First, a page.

Benjamin Sendrow, Conservative, Congregation Shaarey Tefilla: If Eretz Yisrael refers to the Biblical boundaries of Israel, we should be the inheritors of it, but we will not be. If the Palestinians demonstrate they have abandoned the goal of destroying Israel, there will be a Palestinian state in part of Biblical Israel, including our second holiest city, Hebron. If it truly brings peace, it is a price Israel will gladly pay. However, this in no way diminishes the right of the Jewish people to have a homeland in Israel within safe and secure borders. That is not only our inheritance. It is our right. We have a perfectly good word for those who believe in that right, but we have let our enemies co-opt and distort it. I am reclaiming it. I do not describe myself as pro-Israel. I am a proud Zionist.

Uri Pilichowski, Orthodox, Yeshivat Migdal Hatorah: The first comment that Rashi wrote in his commentary to the Torah stated that God created the world and God can decide to whom each part of the Earth belongs. God gave the Jewish people the land of Israel. It is our right and heritage. The Jewish people are also the indigenous people of the land of Israel. They have the longest claim to the land.

Jill Jacobs , Conservative, T’ruah: Eretz Yisrael is central to Judaism, from the moment that God commands Abraham and Sarah to leave their home and head toward the Promised Land. For thousands of years following the destruction of the Temple, Jews have prayed for a return to Eretz Yisrael, and mourned our expulsion. Anyone who denies the Jewish connection to Eretz Yisrael erases our history and a major piece of our practice and theology. That said, Eretz Yisrael is not the same as Medinat Yisrael — the modern state of Israel. I believe strongly in the right of Jews — like every other people — to have a political state in our homeland. But that doesn’t mean that the boundaries of Medinat Yisrael must exactly match those of Eretz Yisrael. We must acknowledge that the Palestinians also have a legitimate claim to same land. It is possible — and desirable — to establish a boundary for Medinat Yisrael that recognizes both the political reality and the fundamental human rights of Palestinians, including the right to the state. But that doesn’t mean giving up our religious connection to Eretz Yisrael; as was the case for thousands of years, we can retain that connection even without demanding that every piece of Eretz Yisrael be incorporated into a modern state.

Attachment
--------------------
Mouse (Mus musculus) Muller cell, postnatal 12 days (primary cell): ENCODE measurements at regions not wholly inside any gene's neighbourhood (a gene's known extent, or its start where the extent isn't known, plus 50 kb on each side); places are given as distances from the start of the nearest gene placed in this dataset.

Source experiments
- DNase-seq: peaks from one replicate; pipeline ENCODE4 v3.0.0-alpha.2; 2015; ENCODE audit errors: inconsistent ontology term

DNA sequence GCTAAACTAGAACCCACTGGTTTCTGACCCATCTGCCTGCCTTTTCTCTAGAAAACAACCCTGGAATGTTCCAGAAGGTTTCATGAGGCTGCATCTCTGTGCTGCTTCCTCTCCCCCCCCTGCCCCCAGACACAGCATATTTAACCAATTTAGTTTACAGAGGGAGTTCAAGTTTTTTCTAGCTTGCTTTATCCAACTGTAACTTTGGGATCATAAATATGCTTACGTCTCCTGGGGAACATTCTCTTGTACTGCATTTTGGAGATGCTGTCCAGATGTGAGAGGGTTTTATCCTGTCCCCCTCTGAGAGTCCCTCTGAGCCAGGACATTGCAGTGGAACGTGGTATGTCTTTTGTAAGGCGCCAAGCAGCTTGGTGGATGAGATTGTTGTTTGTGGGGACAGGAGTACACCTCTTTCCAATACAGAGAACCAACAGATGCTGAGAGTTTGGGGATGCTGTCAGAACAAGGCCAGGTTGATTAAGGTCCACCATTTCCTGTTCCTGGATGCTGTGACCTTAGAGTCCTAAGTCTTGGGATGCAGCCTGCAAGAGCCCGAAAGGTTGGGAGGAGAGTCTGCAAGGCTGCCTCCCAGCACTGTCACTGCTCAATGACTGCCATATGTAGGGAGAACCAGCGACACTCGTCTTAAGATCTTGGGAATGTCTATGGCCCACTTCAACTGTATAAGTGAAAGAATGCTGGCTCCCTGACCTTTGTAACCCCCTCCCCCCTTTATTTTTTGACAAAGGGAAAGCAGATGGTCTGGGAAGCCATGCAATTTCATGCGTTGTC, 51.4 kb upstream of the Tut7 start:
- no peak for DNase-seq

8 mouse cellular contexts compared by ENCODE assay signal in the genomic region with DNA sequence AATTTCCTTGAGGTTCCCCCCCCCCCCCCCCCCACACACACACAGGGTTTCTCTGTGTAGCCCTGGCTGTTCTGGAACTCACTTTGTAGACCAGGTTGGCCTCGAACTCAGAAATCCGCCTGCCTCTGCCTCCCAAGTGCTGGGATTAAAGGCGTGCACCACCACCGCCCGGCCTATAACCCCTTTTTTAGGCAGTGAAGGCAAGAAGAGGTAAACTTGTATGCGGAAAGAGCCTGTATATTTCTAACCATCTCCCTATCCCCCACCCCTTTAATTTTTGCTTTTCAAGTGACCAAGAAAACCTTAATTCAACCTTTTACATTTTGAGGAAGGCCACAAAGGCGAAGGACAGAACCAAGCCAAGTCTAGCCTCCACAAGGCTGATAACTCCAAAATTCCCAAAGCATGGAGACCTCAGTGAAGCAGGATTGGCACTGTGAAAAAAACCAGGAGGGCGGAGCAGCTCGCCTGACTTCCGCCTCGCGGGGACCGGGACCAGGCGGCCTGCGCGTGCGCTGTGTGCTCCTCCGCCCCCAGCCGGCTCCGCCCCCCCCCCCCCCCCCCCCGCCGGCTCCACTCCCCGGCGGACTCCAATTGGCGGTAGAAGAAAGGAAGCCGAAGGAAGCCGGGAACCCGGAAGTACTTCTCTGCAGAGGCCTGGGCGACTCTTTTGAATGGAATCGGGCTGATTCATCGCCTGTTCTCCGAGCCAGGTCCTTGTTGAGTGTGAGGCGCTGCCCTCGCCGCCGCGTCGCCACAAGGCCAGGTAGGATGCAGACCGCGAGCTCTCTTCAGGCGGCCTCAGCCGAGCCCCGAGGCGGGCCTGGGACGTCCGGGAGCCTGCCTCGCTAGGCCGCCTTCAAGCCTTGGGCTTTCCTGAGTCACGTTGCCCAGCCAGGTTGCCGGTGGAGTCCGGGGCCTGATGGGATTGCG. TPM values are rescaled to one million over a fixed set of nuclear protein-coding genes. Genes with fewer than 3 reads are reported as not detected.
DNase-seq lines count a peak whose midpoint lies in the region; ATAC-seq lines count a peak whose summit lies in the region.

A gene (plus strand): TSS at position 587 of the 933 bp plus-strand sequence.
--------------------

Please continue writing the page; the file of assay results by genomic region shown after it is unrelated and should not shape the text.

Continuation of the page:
Yitzchok Adlerstein, Orthodox, Cross-Currents: We can take G-d’s word for it that we indeed are. And we wouldn’t have survived as long as we did if He would not have kept his word. As Ben Gurion put it, “in Israel, in order to be a realist you must believe in miracles.” He hasn’t told us, however, when we are to take full, irrevocable possession, which won’t be until the coming of the Messiah. And in both the present and future there is room for non-Jews who abide by basic moral laws. Meanwhile, calling ourselves inheritors of the Land – true as it may be – does not meet the needs of the Jewish State, which must fend off the attempts of Palestinians and others to delegitimize our claim to our small country. With the exception of some of our Christian allies (and a shrinking number at that), others need to be convinced of the justice of our stake in the Holy Land through entirely secular arguments, which accurately and soberly lay out our case in historical and moral terms.

Adam Chalom, Humanistic, International Institute for Secular Humanistic Judaism: Land, like any inheritance, may have many heirs. “Land where my fathers died” is adopted by American immigrants, including Jews, whose fathers lie elsewhere. This verse does not eliminate Native American roots or historical developments – they co-exist. The Jewish people — those with historic roots and new “adoptees” — are heirs to Eretz Yisrael. This does not cancel other claims developed in the course of history. In the Torah, a son eliminated any daughter’s inheritance. Today, we do not need to demand the firstborn’s right in order to have a just claim. We are heirs, but not the only ones.

Asher Lopatin, Orthodox, Yeshivat Chovevei Torah Rabbinical School: Eretz Yisrael is the inheritance of the Jewish people. Zionism means that every Jew has a place in the Land of Israel if they choose to take it. Yet there is space — horizontal and vertical — for other people in the land. Another nation may even see the land as theirs. There is a cat that thinks he owns our front yard. We think it belongs to us. Really, it belongs to Hashem and the bank! The Jews have a divine right to live in safety and freedom on the land, but there is room for other nations to do the same, as long as they don’t infringe on the Jewish inheritance.

Adam Jacobs, Orthodox, Aish Center: Yes, see Genesis 26:3.